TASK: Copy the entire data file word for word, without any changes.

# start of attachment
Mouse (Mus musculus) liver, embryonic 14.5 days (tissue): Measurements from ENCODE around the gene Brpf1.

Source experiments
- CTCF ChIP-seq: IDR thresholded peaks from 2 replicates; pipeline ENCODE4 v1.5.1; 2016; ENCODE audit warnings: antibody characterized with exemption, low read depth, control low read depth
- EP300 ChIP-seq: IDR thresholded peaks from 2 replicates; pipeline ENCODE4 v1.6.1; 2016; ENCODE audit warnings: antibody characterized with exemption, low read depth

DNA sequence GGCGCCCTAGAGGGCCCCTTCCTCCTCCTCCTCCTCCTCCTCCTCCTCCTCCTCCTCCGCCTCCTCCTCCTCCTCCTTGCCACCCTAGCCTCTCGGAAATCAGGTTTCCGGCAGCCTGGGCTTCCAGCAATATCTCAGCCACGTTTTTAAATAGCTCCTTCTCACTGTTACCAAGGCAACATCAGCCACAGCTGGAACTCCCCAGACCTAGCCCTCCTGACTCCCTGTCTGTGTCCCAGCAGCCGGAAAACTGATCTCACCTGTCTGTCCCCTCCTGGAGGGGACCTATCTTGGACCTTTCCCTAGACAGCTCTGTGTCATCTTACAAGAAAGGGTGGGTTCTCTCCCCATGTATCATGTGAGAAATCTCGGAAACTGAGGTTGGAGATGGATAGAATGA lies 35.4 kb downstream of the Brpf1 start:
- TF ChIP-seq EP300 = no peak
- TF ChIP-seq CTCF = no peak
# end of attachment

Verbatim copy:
Mouse (Mus musculus) liver, embryonic 14.5 days (tissue): Measurements from ENCODE around the gene Brpf1.

Source experiments
- CTCF ChIP-seq: IDR thresholded peaks from 2 replicates; pipeline ENCODE4 v1.5.1; 2016; ENCODE audit warnings: antibody characterized with exemption, low read depth, control low read depth
- EP300 ChIP-seq: IDR thresholded peaks from 2 replicates; pipeline ENCODE4 v1.6.1; 2016; ENCODE audit warnings: antibody characterized with exemption, low read depth

DNA sequence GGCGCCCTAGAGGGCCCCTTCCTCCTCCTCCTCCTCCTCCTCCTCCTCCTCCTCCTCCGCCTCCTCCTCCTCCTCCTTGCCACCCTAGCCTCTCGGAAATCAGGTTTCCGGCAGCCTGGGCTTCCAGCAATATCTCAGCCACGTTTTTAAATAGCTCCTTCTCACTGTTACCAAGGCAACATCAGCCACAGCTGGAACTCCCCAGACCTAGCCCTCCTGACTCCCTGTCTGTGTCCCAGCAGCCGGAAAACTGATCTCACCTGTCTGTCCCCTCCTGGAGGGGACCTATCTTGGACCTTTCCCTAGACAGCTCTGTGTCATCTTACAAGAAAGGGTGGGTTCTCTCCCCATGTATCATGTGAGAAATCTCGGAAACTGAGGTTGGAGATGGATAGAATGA lies 35.4 kb downstream of the Brpf1 start:
- TF ChIP-seq EP300 = no peak
- TF ChIP-seq CTCF = no peak